Bullet Points: ‘It hits close to home,’ says Calhoun Lofts RA


“I’ve dealt with a lot in my two short years of being an RA, so this to me is just another issue to deal with,” Chris Pinto said. | Alex Meyer/The Cougar

As a resident assistant at the Calhoun Lofts, mathematical finance senior Chris Pinto has been preparing for campus carry going into effect on Monday.

Having already undergone active shooter training as a part of his RA instruction, Pinto and other RAs on campus question what the new law may mean for their and other students’ safety at the only residence hall that will allow concealed carry.

In the fourth installment of our weekly Bullet Points series, The Cougar interviewed Pinto to learn the viewpoint of a campus RA as Texas Senate Bill 11 is about to be implemented.

The Cougar: Campus carry will go into effect on Monday. How do you think this will affect the student population at UH?

Chris Pinto: As of now, I honestly don’t think it’s going to shake everyone just because you have to have a license. It’s not like anyone is just going to go pick up a gun and take it to class every day. There’s a legal process behind it…I do think it is something people will have in the back of their heads and, you know, it’ll be talked about, but I don’t think it’s something that’s going to shake the core of what UH is.

TC: As an RA, what are your duties in terms of monitoring students’ lofts?

CP: Our procedure will still remain the same. The way we’re going about it is that we’re going to treat it like drugs or alcohol, so legally, we cannot have a roster of who does have concealed carry. That goes against the right itself, hence “concealed.” What’s gonna happen is, for example, if we walk into a room and we see drugs or we see alcohol, there’s no way we know that that resident is 21 or not. We just have to report it.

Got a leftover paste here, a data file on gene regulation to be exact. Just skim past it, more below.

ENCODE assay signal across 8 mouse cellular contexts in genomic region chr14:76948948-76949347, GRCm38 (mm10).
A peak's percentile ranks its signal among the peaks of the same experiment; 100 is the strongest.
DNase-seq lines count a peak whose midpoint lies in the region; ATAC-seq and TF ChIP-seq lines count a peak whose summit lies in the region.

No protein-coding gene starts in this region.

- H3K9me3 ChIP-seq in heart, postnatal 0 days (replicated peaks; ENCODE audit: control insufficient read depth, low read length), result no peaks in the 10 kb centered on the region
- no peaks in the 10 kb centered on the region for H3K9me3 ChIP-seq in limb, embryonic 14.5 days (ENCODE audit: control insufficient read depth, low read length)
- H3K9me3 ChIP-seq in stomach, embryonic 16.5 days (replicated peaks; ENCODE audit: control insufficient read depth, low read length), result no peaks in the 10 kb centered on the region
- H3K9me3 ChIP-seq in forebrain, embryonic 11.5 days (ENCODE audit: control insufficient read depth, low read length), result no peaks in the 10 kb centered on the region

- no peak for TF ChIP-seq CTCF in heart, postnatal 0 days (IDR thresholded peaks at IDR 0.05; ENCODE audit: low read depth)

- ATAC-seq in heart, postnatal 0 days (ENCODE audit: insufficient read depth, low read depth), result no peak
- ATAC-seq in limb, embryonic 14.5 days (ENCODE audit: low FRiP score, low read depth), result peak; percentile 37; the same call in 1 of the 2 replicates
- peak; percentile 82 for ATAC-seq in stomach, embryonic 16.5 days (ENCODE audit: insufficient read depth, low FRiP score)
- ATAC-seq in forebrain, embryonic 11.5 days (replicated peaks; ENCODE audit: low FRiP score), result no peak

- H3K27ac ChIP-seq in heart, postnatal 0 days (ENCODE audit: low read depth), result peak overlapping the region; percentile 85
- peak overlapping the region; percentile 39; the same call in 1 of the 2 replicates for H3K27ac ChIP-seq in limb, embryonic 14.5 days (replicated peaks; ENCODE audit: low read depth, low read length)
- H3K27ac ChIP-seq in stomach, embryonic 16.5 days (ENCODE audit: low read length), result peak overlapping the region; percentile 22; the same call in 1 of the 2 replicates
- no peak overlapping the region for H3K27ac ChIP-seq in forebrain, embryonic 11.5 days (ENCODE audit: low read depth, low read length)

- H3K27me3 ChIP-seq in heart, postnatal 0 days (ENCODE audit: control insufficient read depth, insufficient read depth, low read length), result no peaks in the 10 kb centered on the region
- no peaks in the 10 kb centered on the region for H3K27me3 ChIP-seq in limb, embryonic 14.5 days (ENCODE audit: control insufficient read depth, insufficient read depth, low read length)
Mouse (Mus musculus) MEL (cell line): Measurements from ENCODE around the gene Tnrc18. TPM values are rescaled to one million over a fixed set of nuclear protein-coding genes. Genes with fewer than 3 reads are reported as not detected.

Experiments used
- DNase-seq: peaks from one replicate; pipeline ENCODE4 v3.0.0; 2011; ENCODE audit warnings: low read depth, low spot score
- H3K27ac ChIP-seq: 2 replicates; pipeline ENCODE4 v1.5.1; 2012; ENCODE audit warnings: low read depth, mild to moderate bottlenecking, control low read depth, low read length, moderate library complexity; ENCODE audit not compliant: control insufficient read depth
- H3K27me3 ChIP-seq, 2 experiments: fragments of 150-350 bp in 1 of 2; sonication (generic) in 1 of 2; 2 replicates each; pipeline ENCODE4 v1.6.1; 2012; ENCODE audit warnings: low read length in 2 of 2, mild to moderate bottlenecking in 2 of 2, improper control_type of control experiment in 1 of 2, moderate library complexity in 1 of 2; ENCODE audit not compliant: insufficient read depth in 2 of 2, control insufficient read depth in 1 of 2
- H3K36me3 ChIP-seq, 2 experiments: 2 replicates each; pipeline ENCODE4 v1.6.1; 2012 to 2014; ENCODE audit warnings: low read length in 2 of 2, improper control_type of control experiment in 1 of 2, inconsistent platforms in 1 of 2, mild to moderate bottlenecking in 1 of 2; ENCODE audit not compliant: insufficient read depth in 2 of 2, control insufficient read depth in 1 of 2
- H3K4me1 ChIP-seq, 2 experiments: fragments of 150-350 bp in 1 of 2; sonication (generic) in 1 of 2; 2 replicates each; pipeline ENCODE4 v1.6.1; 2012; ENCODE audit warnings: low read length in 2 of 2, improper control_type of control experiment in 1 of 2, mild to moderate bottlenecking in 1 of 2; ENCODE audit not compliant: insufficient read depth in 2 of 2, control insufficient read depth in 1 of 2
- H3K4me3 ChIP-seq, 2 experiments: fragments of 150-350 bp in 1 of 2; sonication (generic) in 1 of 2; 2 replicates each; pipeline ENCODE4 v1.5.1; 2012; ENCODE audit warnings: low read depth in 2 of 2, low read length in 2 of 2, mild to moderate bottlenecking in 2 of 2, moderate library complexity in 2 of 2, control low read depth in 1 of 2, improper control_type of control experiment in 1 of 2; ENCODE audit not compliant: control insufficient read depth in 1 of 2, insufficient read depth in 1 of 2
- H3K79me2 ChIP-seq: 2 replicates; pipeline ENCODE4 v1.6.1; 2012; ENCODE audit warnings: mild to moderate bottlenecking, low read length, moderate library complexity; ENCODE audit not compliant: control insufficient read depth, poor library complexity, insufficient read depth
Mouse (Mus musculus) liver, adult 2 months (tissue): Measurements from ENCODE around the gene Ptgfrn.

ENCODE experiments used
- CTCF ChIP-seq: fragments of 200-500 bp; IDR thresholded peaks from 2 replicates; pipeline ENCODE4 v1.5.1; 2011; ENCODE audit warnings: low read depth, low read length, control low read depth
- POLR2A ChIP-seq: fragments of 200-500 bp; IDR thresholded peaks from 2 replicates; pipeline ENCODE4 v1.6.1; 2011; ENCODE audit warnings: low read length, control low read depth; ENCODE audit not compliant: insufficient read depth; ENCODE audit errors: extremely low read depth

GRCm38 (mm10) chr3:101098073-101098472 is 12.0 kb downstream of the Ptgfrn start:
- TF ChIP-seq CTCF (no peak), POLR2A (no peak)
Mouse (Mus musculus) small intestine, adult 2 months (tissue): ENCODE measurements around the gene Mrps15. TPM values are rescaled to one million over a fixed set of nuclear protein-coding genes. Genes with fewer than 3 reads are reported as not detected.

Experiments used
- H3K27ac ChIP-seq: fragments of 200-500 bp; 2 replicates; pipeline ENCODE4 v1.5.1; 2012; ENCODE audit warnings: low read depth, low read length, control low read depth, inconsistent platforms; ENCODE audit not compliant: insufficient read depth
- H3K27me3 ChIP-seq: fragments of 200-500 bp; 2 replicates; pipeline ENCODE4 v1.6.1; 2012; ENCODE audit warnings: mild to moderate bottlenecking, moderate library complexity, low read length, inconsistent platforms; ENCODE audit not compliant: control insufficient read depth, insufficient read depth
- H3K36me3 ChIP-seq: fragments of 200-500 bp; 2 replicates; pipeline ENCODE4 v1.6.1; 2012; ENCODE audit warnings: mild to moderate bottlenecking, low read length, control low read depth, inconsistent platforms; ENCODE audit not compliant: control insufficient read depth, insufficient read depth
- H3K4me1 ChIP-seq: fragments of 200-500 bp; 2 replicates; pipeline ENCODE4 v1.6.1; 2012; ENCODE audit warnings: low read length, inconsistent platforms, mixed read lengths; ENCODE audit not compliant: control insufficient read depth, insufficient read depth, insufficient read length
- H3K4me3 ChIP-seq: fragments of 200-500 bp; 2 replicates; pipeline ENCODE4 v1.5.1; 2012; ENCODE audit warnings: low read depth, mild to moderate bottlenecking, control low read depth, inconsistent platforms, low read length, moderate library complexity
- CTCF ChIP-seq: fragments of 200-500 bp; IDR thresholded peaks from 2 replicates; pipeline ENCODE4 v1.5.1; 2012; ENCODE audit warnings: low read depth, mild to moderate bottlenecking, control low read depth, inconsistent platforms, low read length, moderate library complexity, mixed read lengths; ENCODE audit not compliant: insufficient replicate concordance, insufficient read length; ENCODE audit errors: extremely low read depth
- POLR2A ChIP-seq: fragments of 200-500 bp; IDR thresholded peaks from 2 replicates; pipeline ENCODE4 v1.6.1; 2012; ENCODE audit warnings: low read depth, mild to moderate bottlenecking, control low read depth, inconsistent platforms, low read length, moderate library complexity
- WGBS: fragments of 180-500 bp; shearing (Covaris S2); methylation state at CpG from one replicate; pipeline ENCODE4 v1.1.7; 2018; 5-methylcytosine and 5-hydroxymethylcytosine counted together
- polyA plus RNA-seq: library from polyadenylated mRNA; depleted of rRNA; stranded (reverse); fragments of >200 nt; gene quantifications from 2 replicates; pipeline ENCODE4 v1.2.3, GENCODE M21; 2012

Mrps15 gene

TC: Does this make you feel uncomfortable as someone who has to monitor these situations?

CP: At least in my time as an RA, I have dealt with sexual assault, domestic abuse, rape, busting parties, weed, stalker situations, break-ins and active bomb threats. I’ve dealt with a lot in my two short years of being an RA, so this to me is just another issue to deal with. I will say that it hits close to home.

During my first year as an RA, I had two residents that were actually held up at gunpoint 20 minutes from campus. Those are my babies, so I went to go rescue them. So, for me, guns are not something I like to associate myself with.

TC: Have the RAs spoken about it collectively as a group?

CP: This comes into effect next week actually, so our new staff will be joining us on August 8. I do think it is a conversation that we need to have, and it’s not something we can put on the backburner. It’s going to be a “this is a procedure now, this is what we have to do, and this is what’s next if such-and-such happens.” I do think it’s a more serious issue for us. All our RAs are trained in active shooter training and things like that, but that’s like worst case scenario to all the other residence halls. To us, it’s very much a “this could happen at any time in our building now.”

TC: Do you believe that the policies in place for campus carry are efficient enough to maintain a safe environment?